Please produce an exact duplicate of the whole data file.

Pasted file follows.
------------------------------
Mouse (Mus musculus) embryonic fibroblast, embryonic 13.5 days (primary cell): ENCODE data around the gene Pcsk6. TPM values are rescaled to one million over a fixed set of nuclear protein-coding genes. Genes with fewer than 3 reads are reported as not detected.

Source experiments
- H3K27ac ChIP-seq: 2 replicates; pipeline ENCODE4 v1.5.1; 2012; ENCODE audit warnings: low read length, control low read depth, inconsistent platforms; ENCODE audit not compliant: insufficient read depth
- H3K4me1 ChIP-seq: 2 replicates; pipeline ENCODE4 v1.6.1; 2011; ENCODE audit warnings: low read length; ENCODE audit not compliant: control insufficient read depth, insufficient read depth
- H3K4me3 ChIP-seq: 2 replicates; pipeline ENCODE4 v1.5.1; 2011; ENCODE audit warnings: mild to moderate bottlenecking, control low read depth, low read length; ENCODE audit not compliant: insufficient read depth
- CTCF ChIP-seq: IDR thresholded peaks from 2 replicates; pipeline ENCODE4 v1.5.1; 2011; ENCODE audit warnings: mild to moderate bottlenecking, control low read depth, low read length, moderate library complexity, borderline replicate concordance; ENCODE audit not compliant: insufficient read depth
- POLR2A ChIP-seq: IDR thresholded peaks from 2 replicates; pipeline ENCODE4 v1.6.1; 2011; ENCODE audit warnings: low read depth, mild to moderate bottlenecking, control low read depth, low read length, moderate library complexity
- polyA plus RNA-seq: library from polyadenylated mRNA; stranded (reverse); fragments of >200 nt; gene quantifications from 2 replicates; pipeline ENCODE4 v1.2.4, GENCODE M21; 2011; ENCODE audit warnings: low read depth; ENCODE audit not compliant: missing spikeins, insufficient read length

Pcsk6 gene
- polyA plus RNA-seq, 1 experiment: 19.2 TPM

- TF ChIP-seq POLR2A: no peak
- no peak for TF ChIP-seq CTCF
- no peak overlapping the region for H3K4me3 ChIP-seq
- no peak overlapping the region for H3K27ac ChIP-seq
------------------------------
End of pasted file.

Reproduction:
Mouse (Mus musculus) embryonic fibroblast, embryonic 13.5 days (primary cell): ENCODE data around the gene Pcsk6. TPM values are rescaled to one million over a fixed set of nuclear protein-coding genes. Genes with fewer than 3 reads are reported as not detected.

Source experiments
- H3K27ac ChIP-seq: 2 replicates; pipeline ENCODE4 v1.5.1; 2012; ENCODE audit warnings: low read length, control low read depth, inconsistent platforms; ENCODE audit not compliant: insufficient read depth
- H3K4me1 ChIP-seq: 2 replicates; pipeline ENCODE4 v1.6.1; 2011; ENCODE audit warnings: low read length; ENCODE audit not compliant: control insufficient read depth, insufficient read depth
- H3K4me3 ChIP-seq: 2 replicates; pipeline ENCODE4 v1.5.1; 2011; ENCODE audit warnings: mild to moderate bottlenecking, control low read depth, low read length; ENCODE audit not compliant: insufficient read depth
- CTCF ChIP-seq: IDR thresholded peaks from 2 replicates; pipeline ENCODE4 v1.5.1; 2011; ENCODE audit warnings: mild to moderate bottlenecking, control low read depth, low read length, moderate library complexity, borderline replicate concordance; ENCODE audit not compliant: insufficient read depth
- POLR2A ChIP-seq: IDR thresholded peaks from 2 replicates; pipeline ENCODE4 v1.6.1; 2011; ENCODE audit warnings: low read depth, mild to moderate bottlenecking, control low read depth, low read length, moderate library complexity
- polyA plus RNA-seq: library from polyadenylated mRNA; stranded (reverse); fragments of >200 nt; gene quantifications from 2 replicates; pipeline ENCODE4 v1.2.4, GENCODE M21; 2011; ENCODE audit warnings: low read depth; ENCODE audit not compliant: missing spikeins, insufficient read length

Pcsk6 gene
- polyA plus RNA-seq, 1 experiment: 19.2 TPM

- TF ChIP-seq POLR2A: no peak
- no peak for TF ChIP-seq CTCF
- no peak overlapping the region for H3K4me3 ChIP-seq
- no peak overlapping the region for H3K27ac ChIP-seq